Offshore property developers - update to levelling the playing field

By Andy Noton, Partner
020 7490 7766
andrewnoton@lubbockfine.co.uk

 

As widely reported following the March 2016 budget offshore property developers are being brought into UK tax irrespective of where they are incorporated and how they carry out their developments. Following the publication of the section 75 of the Finance Act 2016 HMRC finally released guidance before Christmas to assist property owners in determining whether they fall within the new rules. The main conditions are:

A. The main purpose or one of the main purposes of acquiring the land was to realise a profit or gain from disposing of the land

B. The main purpose or one of the main purposes of acquiring the property deriving value from land was to realise a profit or gain from disposing of the land

C. The land is held as trading stock

D. (in the case where land has been developed) the main purpose or one of the main purposes in developing the land was to realise a profit or gain from disposing of the land when developed

Condition A brings immediate concern to all overseas buyers of UK land, who isn’t looking to realise a gain when investing in UK land?

In December HMRC published guidance on how they will seek to apply the new rules, interestingly, included within the guidance is a comment “It is not the purpose of these rules to alter the treatment of activity that is clearly investment.” The fears expressed by some commentators of traditional buy to let investors being caught therefore seem to have been misplaced (although this does seem to be yet another case where failures in drafting require taxpayers to rely on guidance to ensure only the intended targets are caught).

The guidance then goes on to set out various examples which clearly state the most important factor when considering whether a holding of UK property will be subject to the new rules (so that the company is required to register for corporation tax) is the intention when acquiring the property. In theory (and in some cases in practice) this should be relatively easy to determine.However, in reality  in a large number of cases buyers of UK property have a number of possible options on purchase and try not to close off all of these options in order to maximise opportunities to earn a return. The uncertainties of the UK property market, vagaries of the planning systems and government policies mean intentions can and frequently do change over a period of ownership.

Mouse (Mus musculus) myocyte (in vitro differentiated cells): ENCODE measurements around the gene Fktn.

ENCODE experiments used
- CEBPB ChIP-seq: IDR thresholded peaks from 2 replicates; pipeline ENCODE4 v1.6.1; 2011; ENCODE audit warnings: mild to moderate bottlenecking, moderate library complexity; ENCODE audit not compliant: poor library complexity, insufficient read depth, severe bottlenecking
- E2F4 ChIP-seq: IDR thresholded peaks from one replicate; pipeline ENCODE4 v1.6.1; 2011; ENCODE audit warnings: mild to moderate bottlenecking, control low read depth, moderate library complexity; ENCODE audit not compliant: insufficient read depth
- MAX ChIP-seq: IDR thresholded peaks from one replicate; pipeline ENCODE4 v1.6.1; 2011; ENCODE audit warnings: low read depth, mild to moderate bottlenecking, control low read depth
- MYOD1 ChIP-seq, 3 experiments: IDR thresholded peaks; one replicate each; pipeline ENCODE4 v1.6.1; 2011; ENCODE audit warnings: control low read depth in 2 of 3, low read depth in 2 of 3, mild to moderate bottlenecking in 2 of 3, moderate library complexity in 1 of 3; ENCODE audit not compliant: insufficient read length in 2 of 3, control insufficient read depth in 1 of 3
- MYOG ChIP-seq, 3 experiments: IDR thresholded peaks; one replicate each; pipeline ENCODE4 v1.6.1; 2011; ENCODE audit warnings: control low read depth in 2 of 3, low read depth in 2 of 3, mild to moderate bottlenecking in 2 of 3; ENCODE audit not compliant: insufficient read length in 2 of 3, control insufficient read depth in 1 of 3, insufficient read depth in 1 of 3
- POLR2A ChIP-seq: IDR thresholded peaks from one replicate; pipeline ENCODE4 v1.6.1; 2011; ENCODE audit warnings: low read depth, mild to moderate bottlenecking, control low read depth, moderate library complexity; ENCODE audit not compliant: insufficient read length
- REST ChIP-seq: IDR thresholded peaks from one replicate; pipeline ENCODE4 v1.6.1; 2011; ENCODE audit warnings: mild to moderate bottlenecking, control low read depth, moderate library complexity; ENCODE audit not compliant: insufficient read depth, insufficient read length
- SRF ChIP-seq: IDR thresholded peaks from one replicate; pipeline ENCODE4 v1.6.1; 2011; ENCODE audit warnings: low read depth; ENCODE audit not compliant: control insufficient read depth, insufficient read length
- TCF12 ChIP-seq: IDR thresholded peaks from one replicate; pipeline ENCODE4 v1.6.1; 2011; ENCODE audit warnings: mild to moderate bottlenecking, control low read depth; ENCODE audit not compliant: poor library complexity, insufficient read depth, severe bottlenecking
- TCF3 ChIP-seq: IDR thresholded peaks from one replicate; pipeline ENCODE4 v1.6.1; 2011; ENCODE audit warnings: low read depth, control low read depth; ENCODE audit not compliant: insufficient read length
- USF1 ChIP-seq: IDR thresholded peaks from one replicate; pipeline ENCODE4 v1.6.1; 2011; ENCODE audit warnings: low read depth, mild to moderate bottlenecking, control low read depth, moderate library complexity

Going forward (if it wasn’t already critical) purchasers of UK property need to document their intentions on acquisition of property and ensure they take proper advice when intentions change, especially when it involves some form of development and so condition D needs to be considered. The guidance also states that profits will be apportioned when intentions change to develop for sale. The example given is a purchaser of a block of flats which are then let out for several years, the purchaser then decides to build new flats on the site for which they obtain planning permission, build and sell. The profits will be apportioned, normally based on the value of the property when the intention to commence a development activity was formed. It should be noted that this could therefore impact on longstanding investors who did not have to consider these rules on their original purchase.In parallel with the new rules HMRC has created a task force (Offshore Property Developers Task Force or “OFDTF”) to identify cases where offshore developers are not paying the correct tax. The OFDTF will draw on a number of sources of data for identifying property developers (including the land registry) and will consider all forms of tax that are potentially due.

If you have any questions relating to the above, please speak to your contact partner or to Andy Noton.

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